Following last year’s success of the inaugural competition for Players with an Intellectual Impairment (PWII), Special Olympics Australia athletes have been invited back to the Australian Open Courts this week.
Started as an initiative to open the game of tennis to more members of the community, PWII will run again this year from 26-28 January at the Australian Open.
Five athletes from Special Olympics have been invited by Tennis Australia to compete in the PWII on some of the precinct's biggest courts, alongside another 11 top players with intellectual disability from around the world.
The athletes invited to participate in the event include:
Kelly Wren, a multiple gold medallist in tennis, who has won Most Outstanding Athlete with a Disability at the Newcombe Medal Awards for Tennis Australia.
Carla Lenarduzzia, silver medallist in women’s singles (division 1) in Special Olympics Australia National Games in Adelaide in 2018.
Mitchell James, who won two gold medals in Abu Dhabi in 2019 in the Men's Singles and Mixed Doubles.
Lily Mills, who won gold and bronze medals in tennis for her home country of Great Britain at Special World Games in Berlin.
Sophia Schmidt, who won a silver medal in tennis for her home country, Germany, in singles at Special Olympics World Games in Berlin.
Speaking of her excitement for the event, Sydney local and Special Olympics Australia volunteer-coach, Kelly Wren said “I started playing tennis at eight years old and haven’t looked back since. Through tennis, I’ve been able to travel the world doing what I love and I now coach the next generation of stars. Being invited to play at the PWII as part of the Australian Open, alongside so many other world-class players, will be a sporting highlight this year.”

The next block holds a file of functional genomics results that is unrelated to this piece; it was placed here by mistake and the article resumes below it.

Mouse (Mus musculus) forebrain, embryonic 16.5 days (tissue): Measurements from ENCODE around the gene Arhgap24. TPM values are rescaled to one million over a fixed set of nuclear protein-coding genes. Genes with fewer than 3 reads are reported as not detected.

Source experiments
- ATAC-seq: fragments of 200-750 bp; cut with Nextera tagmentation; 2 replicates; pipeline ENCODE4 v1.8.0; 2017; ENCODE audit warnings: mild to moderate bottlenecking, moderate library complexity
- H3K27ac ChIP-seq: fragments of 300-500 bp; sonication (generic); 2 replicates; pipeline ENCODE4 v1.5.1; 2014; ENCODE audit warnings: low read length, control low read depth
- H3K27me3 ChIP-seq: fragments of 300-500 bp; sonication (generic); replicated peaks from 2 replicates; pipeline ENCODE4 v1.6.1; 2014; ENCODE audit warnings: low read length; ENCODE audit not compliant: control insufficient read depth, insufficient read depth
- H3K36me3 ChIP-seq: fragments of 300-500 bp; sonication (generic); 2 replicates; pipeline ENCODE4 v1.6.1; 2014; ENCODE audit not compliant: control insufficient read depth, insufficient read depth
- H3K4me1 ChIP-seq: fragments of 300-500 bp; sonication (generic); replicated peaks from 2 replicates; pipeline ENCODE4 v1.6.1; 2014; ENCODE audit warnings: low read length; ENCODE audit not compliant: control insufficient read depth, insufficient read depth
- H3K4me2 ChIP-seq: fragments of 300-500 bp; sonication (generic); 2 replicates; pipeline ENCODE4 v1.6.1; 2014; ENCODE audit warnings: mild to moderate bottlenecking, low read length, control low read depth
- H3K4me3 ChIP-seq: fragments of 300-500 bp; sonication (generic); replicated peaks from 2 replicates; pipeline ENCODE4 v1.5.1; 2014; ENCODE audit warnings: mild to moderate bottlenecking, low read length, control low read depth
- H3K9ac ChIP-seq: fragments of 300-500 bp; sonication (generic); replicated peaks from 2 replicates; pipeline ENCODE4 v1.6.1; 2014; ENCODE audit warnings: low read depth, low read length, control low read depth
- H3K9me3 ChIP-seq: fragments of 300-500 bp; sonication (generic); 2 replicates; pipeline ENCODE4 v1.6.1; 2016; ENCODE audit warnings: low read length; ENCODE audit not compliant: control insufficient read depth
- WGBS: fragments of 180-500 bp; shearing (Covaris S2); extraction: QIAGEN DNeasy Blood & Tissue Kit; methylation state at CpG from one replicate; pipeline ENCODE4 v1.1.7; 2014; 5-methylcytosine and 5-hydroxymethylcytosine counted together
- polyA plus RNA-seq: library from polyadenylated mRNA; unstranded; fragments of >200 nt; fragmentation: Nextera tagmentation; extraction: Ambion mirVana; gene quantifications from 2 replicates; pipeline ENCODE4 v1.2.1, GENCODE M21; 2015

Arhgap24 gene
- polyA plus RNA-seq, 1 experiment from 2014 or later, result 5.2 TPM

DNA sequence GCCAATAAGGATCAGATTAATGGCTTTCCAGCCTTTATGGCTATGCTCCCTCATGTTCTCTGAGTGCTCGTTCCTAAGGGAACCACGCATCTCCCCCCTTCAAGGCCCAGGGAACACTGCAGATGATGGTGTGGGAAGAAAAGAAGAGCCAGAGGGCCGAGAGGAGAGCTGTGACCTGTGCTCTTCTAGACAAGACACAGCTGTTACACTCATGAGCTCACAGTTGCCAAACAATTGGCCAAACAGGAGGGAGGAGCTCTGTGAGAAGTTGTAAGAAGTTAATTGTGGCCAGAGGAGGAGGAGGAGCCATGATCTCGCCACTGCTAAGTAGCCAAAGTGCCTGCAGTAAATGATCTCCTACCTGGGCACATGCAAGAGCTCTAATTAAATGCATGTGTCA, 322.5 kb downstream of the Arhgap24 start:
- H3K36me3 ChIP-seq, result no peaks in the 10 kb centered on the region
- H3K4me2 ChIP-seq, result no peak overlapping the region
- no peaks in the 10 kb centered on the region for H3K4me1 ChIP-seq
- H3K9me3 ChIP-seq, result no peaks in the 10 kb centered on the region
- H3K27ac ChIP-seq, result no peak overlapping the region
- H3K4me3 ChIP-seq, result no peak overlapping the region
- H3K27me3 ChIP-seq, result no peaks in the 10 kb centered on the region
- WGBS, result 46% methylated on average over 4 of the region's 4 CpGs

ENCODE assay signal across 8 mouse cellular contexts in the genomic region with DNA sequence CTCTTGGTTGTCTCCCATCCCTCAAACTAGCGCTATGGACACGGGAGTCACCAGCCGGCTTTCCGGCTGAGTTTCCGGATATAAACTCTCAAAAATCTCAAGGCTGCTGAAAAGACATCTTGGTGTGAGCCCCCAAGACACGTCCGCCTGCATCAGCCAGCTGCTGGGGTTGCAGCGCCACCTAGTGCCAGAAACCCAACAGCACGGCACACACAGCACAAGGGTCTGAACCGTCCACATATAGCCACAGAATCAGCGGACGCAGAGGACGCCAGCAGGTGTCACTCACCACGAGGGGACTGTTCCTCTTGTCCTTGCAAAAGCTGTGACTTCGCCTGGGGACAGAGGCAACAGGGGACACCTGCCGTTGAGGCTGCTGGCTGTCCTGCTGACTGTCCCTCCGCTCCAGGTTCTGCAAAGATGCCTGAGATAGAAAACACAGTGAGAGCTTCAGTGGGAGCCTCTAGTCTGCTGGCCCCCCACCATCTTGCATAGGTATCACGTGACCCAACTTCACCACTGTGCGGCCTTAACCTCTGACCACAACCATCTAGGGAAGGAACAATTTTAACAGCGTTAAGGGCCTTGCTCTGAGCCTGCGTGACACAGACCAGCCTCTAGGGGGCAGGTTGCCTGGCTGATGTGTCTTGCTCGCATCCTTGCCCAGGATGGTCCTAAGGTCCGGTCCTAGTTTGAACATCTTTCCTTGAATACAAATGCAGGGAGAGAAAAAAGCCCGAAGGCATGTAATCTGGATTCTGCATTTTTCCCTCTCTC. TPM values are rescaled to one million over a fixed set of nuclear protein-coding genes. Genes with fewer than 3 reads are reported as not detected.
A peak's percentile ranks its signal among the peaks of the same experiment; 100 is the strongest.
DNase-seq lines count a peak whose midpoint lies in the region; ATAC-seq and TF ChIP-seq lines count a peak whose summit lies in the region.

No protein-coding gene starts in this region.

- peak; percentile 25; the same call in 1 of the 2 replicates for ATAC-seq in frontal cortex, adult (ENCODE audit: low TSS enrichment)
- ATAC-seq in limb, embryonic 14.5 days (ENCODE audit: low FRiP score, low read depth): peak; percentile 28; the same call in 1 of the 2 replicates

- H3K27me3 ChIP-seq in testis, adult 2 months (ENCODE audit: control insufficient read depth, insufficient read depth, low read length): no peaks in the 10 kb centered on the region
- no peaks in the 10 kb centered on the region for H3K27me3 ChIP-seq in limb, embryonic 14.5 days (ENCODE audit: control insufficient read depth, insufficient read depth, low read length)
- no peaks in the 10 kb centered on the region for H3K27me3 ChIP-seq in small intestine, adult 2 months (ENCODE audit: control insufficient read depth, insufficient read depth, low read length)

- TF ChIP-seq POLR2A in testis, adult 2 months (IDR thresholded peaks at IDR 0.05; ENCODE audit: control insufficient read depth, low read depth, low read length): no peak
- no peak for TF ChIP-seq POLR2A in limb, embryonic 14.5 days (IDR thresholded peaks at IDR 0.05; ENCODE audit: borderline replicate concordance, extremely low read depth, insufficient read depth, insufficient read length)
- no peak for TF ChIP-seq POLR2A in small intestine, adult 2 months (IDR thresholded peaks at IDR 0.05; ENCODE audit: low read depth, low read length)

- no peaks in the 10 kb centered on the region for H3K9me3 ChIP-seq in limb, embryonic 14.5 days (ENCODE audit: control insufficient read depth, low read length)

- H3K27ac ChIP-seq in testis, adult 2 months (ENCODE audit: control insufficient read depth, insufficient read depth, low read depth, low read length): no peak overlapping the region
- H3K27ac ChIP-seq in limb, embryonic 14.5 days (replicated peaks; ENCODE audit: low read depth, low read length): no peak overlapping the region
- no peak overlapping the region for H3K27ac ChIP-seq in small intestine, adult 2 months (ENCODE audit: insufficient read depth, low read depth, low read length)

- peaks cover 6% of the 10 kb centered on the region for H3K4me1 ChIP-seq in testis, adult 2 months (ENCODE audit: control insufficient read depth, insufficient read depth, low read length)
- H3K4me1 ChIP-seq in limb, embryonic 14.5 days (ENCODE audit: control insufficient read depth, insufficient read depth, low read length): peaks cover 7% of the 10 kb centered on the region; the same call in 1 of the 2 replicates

Victorian-based Carla Lenarduzzia, another internationally-awarded tennis star and Special Olympics Australia athlete, said; “I’m looking forward to playing at this year’s Australian Open. I love representing my country.”
Preceding the PWII matches, Special Olympics Australia CEO, Pierre Comis attended the Open today, alongside 100 athletes and volunteers, who were sitting courtside for the ‘All Abilities Day’. All Abilities Day, which took place yesterday (23rd January), aims to recognise inclusive formats of tennis, and invites people of all abilities to enjoy all that the AO has to offer in a supportive and inclusive environment.
Pierre Comis, Chief Executive Officer at Special Olympics Australia said “The Australian Open is an iconic sporting event loved by tennis fans from across Australia and the world, so it’s great to see Tennis Australia putting inclusivity at the forefront of their event schedule.”
“These events are a great opportunity to showcase the talents of a diverse range of athletes. I hope that anyone watching with an intellectual disability or autism, who may be interested in trying sport but unsure where to start, will be encouraged to pick up a racket.”
To support athletes with intellectual disability and autism, visit www.specialolympics.com.au.